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2007

The Woods by Harlan Coben

Published August 21, 2022

The Woods by Harlan Coben

I always think I like Harlan Coben books but then I’m quite often not as keen once I get in it. This was another one of those, it was fine, a decent enough mystery, although it required quite a lot of exposition to start with. There was so much back story required to get to the unravelling of everything in the current timeframe it really took a while to get into it. But it was a satisfying mystery that came to a good ending - although I would have liked to know how the conversation that must have immediately followed The End went.

The Bigamist by Mary Turner Thomson

Published March 20, 2022

The Bigamist by Mary Turner Thomson

This book has been around for a while and been revised a few times, but fundamentally the story doesn’t change - Mary tells her story of being the victim of a bigamist who defrauded her of hundreds of thousands of pounds. It’s well written and highlights just how easy it would be to be manipulated by a smooth-talking guy who did what Will did, but I do wonder about how deep into debt one might go for their other half. You don’t know until you’re in the situation, of course, and having read this, it’s a good warning about staying aware of the signs of manipulation.

Eclipse by Stephenie Meyer

Published December 25, 2021

Eclipse by Stephenie Meyer

Yep, ticking along nicely through this Twilight books but have to admit this was the worst one by far. Very, very little happened until right at the end when a medium level battle took place - albeit far away from where we were waiting with our golden couple. Most of the book was waiting and planning and torturing each other with this love triangle… even though Jacob was an actual dickhead at several points, barely respecting Bella at all.

In Stitches by Nick Edwards

Published May 29, 2021

In Stitches by Nick Edwards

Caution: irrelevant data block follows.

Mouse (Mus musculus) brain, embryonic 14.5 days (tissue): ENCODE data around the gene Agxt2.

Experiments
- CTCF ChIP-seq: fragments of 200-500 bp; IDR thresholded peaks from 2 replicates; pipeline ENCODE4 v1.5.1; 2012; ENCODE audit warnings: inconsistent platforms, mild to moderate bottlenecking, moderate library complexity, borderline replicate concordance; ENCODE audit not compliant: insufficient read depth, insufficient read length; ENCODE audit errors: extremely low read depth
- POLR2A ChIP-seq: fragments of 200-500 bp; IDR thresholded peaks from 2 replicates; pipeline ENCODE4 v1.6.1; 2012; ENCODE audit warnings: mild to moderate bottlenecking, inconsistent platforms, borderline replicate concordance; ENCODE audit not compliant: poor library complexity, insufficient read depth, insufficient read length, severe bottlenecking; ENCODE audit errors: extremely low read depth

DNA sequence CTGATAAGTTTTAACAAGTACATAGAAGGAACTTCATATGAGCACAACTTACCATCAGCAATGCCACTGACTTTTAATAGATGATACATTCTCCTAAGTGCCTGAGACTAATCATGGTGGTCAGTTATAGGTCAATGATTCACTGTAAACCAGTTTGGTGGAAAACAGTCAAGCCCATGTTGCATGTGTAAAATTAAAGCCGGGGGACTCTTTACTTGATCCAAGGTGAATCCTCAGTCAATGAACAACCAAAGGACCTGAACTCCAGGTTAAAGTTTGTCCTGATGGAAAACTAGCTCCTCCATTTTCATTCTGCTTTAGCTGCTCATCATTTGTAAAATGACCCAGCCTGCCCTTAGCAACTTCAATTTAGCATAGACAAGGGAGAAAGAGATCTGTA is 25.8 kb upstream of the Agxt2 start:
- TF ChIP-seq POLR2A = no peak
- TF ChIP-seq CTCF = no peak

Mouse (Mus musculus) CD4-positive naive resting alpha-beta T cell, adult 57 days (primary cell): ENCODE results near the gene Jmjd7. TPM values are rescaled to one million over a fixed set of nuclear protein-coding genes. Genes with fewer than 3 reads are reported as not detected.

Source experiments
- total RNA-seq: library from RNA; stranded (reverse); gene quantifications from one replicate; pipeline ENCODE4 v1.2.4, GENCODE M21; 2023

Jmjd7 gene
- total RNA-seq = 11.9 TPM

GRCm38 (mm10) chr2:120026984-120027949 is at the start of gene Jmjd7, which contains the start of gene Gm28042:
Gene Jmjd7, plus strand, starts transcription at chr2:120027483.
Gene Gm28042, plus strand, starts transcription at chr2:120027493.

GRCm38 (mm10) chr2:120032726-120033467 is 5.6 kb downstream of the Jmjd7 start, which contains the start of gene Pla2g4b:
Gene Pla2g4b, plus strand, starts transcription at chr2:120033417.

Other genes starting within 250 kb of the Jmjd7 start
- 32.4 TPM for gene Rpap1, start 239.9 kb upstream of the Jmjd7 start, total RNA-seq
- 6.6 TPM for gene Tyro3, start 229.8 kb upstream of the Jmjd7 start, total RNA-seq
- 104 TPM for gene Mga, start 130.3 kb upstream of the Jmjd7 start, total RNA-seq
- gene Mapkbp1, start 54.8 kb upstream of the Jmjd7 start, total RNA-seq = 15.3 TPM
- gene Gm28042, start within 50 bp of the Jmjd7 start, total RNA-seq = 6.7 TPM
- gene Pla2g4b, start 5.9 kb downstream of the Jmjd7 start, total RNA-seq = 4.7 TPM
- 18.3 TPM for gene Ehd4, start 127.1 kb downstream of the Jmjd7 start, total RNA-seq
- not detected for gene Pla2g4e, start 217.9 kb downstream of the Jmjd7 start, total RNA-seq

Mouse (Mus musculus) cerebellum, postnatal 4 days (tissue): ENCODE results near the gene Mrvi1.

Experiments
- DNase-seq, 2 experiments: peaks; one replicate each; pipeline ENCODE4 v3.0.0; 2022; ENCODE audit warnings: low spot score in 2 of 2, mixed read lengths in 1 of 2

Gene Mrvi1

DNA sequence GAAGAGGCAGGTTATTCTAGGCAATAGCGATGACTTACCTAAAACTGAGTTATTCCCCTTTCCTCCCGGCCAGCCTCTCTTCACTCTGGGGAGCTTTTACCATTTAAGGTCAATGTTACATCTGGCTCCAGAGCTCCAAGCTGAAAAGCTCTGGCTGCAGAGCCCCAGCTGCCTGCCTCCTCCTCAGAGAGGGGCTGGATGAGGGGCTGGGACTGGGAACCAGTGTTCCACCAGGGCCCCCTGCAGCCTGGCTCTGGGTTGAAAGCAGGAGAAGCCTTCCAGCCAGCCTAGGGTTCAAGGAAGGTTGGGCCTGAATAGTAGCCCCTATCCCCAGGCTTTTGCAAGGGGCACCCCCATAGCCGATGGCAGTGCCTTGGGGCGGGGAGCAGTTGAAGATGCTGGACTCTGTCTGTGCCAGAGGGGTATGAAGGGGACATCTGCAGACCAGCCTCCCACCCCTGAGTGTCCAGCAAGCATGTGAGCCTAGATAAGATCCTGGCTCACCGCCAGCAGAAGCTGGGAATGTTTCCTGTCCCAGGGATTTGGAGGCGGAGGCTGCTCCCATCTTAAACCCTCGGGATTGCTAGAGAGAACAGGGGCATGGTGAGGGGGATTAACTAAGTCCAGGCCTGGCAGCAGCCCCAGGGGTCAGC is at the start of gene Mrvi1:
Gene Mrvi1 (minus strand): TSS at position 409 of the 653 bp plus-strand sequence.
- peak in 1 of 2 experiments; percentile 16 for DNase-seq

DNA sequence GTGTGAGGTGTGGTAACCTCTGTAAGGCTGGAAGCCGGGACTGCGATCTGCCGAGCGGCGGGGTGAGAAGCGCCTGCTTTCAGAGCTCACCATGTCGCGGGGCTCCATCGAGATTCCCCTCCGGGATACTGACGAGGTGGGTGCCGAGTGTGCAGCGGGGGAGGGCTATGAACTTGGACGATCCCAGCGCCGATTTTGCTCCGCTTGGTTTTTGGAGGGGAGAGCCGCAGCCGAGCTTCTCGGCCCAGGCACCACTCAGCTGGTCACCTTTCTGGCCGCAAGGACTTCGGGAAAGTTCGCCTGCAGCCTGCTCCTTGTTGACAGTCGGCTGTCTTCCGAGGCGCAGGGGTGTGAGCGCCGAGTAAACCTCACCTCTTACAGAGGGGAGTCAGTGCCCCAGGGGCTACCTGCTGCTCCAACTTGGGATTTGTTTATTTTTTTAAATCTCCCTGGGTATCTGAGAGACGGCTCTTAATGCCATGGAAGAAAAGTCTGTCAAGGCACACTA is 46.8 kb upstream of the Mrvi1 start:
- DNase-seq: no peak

I’ve read a few medical memoirs, and they tend to follow a similar pattern - heart-warming stories offset by the frustrations of a sprawling mess of a national health service. This has that at its core but I think focuses more on the problems than the patients, although apologetically so. Edwards admits it himself that as he’s keeping this as something of a diary, it tends to be the bad days that draw more attention, the rants he needs to release, that hit the page. But there are some upsides to the down, some days that keep the spirits up, so that overall it’s a good and enlightening read.

The Dig by John Preston

Published May 27, 2021

The Dig by John Preston

Having watched the film on Netflix, I was interested in how the book would stack up. It’s very similar, just a few tweaks in the film to give it that extra edge. But I loved the book, it’s equisitely written, super simple, laying out the facts, following these few characters as they go about their business and change our understanding of history. It’s just wonderful, I was always disappointed when I had to put it down.

Eating for Victory by Jill Norman

Published August 26, 2020

Eating for Victory by Jill Norman

This is a great little collection of war effort leaflets relating to food, rationing, exercise and generally trying to be healthy. It was eye-opening, because you sort of think of the war and rationing as a time of being hungry and unhealthy, but actually, whilst there may have been a shortness of certain foods, everything else looked super healthy. It made me quite sad to see how we have completely lost the basic building blocks of nutrition. This needs to be hammered into kids from an early age, by parents, schools, shops, governments, whoever. Make it easy and second nature.

The Finest Hours by Michael J. Tougias and Casey Sherman

Published September 25, 2019

The Finest Hours by Michael J. Tougias and Casey Sherman

Like many others, I saw the film adaptation of this non-fiction book without knowing anything of the subject matter beforehand. It was a moving story, of course, heroic bravery in the face of almost insurmountable odds and in the end, a victory for mankind against Mother Nature. But when you come to read the book, although still feeling dramatic and, honestly, quite horrific, there’s a steadfast nature about the writing that at first unsteadied me.

Speed Dating by Nancy Warren

Published September 1, 2010

Speed Dating by Nancy Warren

So, when you pick up a romance novel, you know exactly what you’re getting and they are not my kind of book. It being set in the beautiful motorsport paddocks made no difference to this whatsoever. Romance novels are silly, this we know. They are nothing like real life, people don’t ever talk to each other like that, and things like this don’t happen to regular people. Even so, to bring motorsport into the mix is interesting to me, so I read it. Oh dear.